Is There a Rule of Thumb in Designing Your Own Landscape for Grouping Plants?

You Bet There Is (Ignore It at Your Peril!)

This flower bed (image) consists of shrubs and perennials. Mulch is your floor and weed-fighter.
To get off on the right foot with your flower beds, learn how to group plants together properly. David Beaulieu

So you are looking forward to designing your own landscape? Exciting, isn't it? But maybe you are stumped over this question: Is there a rule of thumb for grouping plants together in your landscaping?

That is, when you design your own landscape, how do you know which types of flowers and other plants go together? Is it arbitrary (dependent on how good they look together to your eye) or are there botanical reasons to take into account?

The fact is, the job in front of you calls for both an artistic flair and a practical bent.

How to Group Plants Together in Your Landscaping

You may like a lot of different plants, but when designing your own landscape, you may not be sure how to group them. There are, of course, aesthetic considerations (please consult landscape design for beginners to learn more about these artistic factors), one of the most basic of which is that, in planting bedding plants, you will produce a greater effect if you mass like plants together (rather than installing one here, one there). Even in planting foundation shrubs, the rule is to plant like shrubs together in groups of three or five (even numbers can sometimes look awkward).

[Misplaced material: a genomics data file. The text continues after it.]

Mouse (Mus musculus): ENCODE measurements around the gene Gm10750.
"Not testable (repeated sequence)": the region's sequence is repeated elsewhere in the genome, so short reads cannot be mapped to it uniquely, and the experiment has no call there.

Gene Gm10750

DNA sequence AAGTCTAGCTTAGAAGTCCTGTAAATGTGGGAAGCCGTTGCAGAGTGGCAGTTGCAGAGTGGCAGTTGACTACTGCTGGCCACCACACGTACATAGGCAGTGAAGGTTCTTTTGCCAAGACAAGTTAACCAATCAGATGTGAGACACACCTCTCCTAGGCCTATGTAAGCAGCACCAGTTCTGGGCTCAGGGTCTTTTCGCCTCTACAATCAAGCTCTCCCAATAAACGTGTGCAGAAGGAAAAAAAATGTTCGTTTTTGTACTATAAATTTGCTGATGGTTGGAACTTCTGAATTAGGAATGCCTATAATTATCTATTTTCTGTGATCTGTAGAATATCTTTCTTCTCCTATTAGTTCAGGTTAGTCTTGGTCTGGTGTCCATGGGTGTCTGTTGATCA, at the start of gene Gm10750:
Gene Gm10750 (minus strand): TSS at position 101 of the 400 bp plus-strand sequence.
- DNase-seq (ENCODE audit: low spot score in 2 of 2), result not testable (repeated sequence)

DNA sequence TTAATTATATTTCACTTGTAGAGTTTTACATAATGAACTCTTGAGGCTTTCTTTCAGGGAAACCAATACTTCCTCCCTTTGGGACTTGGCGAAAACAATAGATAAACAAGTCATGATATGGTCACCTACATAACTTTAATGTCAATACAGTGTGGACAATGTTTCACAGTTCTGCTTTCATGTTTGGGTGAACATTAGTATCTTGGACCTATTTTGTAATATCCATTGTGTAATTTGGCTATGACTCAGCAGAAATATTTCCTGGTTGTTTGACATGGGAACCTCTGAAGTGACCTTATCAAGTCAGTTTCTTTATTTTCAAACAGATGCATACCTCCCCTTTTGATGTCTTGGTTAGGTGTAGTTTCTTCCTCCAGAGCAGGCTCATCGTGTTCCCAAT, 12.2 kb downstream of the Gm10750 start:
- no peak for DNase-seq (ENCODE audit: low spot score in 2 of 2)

One aesthetic trick that beginners often fail to avail themselves of is varying plant texture and plant form within the same flower border. This is because those new to gardening and landscaping tend to gravitate to flowers, mesmerized by the color that they afford the landscape.

Flowers are wonderful, but they are not the final word in landscape splendor. Veteran plant growers tend to place less emphasis on blooms and come to understand how much fun it is to play with texture and form. Juxtaposing plants with contrasting textures or forms can create fascinating contrasts. 

The artistic angle may be the fun part of designing your own landscape, but you can't allow your artistic eye to be sole arbiter when it comes to site selection for your plants: There are also practical reasons for grouping plant A with plant B, rather than having it grow next to plant C.

The rule of thumb for the practical side of designing your own landscape is to group plants with similar growing requirements together. This includes sunlight, soil and watering requirements. Grouping them together will reduce maintenance for you (saving you from dragging the garden hose around unnecessarily, etc.). Plants can be said to "go together" if they share, for example:

  1. A need for lots of sunshine.
  2. A tolerance for shade.
  3. A tolerance or need for wet soils.
  4. A tolerance for poor soils or for clayey soils.
  5. A resistance toward garden pests, such as deer pests.
  6. Water needs that are below average.

One method for grouping plants together (specifically plants that like -- or do not mind -- dry conditions) goes by the rather fancy name of "xeriscaping."

Learn more about site selection here.